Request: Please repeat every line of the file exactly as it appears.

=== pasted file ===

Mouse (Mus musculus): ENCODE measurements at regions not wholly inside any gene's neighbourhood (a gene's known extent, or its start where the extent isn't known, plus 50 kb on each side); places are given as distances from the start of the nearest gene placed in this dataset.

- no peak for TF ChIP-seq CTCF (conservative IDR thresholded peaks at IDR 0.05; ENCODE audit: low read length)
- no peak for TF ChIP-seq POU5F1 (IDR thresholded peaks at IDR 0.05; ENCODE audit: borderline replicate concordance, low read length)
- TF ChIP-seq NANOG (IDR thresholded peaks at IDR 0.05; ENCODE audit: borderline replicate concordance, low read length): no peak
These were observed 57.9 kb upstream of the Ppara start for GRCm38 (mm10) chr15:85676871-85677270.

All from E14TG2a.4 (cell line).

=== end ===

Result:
Mouse (Mus musculus): ENCODE measurements at regions not wholly inside any gene's neighbourhood (a gene's known extent, or its start where the extent isn't known, plus 50 kb on each side); places are given as distances from the start of the nearest gene placed in this dataset.

- no peak for TF ChIP-seq CTCF (conservative IDR thresholded peaks at IDR 0.05; ENCODE audit: low read length)
- no peak for TF ChIP-seq POU5F1 (IDR thresholded peaks at IDR 0.05; ENCODE audit: borderline replicate concordance, low read length)
- TF ChIP-seq NANOG (IDR thresholded peaks at IDR 0.05; ENCODE audit: borderline replicate concordance, low read length): no peak
These were observed 57.9 kb upstream of the Ppara start for GRCm38 (mm10) chr15:85676871-85677270.

All from E14TG2a.4 (cell line).